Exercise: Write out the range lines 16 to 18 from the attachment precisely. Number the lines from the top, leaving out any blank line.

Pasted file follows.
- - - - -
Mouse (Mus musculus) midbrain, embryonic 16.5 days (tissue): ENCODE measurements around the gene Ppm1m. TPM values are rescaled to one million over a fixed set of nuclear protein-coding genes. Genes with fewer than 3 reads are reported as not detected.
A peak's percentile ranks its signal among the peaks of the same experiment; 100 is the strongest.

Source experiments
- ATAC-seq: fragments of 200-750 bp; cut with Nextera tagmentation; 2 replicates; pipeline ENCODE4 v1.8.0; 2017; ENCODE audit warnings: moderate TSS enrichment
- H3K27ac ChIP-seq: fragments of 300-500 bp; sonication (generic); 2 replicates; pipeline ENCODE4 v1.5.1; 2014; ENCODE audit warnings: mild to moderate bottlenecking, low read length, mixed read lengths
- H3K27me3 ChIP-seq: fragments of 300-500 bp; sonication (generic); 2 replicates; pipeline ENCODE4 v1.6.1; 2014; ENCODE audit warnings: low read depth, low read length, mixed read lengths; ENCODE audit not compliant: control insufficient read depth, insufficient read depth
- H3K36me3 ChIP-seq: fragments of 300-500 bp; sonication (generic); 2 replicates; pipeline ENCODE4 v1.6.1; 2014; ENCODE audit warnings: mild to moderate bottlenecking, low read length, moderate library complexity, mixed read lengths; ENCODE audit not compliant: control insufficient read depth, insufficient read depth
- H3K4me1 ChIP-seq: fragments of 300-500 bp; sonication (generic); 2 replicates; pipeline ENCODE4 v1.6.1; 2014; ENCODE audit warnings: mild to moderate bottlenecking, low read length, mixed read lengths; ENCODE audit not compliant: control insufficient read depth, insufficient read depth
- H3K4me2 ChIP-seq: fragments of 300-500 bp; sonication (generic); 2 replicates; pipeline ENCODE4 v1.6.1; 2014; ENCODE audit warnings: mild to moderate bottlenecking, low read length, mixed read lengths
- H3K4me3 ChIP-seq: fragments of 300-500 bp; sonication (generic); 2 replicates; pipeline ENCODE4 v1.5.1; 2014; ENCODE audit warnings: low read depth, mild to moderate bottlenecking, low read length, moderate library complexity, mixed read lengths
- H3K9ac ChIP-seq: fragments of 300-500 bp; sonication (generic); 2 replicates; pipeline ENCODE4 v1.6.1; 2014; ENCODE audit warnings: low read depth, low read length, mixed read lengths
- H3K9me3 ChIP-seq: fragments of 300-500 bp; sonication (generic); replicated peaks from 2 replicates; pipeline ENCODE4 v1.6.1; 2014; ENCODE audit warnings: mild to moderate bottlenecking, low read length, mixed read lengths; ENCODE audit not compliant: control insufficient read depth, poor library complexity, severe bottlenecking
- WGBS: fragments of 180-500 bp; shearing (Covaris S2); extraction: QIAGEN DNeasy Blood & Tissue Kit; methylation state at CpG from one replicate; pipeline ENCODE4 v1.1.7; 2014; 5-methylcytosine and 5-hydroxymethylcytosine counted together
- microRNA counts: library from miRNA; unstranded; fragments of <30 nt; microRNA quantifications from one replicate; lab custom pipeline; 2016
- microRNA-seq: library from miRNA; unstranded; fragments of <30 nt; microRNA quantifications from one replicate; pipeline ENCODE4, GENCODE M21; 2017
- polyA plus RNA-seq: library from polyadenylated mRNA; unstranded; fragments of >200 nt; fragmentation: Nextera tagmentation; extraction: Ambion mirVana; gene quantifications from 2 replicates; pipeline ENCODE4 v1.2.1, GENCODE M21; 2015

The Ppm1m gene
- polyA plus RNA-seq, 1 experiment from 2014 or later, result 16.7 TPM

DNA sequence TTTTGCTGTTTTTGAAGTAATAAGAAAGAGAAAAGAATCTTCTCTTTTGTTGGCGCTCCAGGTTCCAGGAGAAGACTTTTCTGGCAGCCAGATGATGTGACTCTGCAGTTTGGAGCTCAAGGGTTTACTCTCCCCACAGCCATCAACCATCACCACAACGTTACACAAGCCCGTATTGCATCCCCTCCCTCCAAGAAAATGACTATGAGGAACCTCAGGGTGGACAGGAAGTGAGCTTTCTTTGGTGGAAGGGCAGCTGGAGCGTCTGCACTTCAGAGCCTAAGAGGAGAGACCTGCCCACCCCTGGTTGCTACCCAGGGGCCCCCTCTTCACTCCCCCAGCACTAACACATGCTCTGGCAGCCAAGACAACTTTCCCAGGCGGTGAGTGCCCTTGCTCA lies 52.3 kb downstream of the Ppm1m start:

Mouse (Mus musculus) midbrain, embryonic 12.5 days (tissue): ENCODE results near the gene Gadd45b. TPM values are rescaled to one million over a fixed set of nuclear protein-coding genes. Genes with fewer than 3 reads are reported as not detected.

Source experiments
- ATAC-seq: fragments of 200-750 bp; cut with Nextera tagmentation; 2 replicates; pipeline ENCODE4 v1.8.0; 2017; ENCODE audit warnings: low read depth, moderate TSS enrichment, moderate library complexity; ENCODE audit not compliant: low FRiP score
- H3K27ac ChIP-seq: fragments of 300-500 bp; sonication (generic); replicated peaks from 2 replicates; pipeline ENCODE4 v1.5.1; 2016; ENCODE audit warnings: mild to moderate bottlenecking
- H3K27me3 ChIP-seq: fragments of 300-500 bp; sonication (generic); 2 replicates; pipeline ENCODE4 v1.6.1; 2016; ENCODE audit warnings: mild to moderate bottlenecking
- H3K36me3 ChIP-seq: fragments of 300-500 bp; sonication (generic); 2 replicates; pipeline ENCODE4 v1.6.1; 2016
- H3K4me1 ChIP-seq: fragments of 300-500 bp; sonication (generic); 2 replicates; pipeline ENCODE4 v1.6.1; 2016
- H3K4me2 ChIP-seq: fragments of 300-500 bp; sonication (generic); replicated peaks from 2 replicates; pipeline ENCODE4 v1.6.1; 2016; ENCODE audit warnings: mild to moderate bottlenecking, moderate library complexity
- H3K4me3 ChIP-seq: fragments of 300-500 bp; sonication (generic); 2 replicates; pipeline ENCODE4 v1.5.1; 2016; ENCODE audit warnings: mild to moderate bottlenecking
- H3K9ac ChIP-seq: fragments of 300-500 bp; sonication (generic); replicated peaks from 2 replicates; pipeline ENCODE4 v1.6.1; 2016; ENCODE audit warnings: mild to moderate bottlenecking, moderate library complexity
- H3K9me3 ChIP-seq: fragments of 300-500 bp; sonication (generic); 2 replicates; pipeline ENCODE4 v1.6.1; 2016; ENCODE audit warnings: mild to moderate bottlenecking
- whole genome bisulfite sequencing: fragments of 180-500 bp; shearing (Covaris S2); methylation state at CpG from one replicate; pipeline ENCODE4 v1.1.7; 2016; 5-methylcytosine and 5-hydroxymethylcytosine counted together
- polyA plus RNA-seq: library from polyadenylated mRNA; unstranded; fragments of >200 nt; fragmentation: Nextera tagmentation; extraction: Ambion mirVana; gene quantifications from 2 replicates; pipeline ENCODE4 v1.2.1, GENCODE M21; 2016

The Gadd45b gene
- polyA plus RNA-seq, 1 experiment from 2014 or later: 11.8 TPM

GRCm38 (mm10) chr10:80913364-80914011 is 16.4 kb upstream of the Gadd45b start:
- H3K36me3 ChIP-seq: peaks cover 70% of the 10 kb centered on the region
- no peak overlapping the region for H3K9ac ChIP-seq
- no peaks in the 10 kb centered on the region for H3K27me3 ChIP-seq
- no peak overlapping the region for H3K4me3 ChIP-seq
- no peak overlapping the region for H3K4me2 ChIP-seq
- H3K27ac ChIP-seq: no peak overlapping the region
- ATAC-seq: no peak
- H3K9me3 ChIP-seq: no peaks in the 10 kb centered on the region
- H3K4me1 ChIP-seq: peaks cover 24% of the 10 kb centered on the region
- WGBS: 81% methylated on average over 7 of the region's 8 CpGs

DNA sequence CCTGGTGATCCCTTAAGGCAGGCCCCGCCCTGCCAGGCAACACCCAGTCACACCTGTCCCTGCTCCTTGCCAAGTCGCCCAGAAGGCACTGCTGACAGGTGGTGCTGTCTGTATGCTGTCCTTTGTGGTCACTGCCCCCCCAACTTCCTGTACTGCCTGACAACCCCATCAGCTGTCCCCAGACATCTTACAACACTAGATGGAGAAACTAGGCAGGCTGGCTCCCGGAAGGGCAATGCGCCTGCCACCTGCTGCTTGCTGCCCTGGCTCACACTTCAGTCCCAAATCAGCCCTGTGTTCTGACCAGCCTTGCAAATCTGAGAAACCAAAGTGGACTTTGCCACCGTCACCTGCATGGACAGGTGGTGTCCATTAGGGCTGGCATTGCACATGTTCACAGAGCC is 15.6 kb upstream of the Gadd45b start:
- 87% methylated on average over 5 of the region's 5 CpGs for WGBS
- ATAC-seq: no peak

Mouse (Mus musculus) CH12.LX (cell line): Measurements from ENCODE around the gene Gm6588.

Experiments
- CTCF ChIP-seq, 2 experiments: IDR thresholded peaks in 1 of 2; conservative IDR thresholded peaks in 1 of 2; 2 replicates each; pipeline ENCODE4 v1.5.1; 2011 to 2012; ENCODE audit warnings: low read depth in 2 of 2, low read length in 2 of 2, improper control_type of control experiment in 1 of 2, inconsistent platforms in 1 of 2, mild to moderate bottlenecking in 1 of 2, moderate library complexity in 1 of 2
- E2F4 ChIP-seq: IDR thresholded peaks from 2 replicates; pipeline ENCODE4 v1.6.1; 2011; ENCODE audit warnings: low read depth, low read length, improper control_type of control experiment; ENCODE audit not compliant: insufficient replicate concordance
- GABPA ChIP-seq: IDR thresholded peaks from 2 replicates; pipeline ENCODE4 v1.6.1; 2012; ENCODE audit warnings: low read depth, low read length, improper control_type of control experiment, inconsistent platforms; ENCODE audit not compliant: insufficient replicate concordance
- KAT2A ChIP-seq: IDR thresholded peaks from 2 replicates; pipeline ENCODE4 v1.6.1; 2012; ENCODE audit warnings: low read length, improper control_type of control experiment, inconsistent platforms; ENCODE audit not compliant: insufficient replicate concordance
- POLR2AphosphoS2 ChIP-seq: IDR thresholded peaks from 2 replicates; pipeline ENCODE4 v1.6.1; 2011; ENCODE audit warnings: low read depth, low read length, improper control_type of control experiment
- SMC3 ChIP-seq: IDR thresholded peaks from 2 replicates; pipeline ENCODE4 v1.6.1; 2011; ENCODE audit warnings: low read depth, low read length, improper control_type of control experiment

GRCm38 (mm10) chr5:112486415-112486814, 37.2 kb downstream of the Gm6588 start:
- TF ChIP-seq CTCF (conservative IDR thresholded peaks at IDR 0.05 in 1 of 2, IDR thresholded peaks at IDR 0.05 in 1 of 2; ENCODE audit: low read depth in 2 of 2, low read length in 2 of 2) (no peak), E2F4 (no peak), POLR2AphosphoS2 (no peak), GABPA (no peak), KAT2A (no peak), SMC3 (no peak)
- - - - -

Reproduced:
- polyA plus RNA-seq: library from polyadenylated mRNA; unstranded; fragments of >200 nt; fragmentation: Nextera tagmentation; extraction: Ambion mirVana; gene quantifications from 2 replicates; pipeline ENCODE4 v1.2.1, GENCODE M21; 2015

The Ppm1m gene
- polyA plus RNA-seq, 1 experiment from 2014 or later, result 16.7 TPM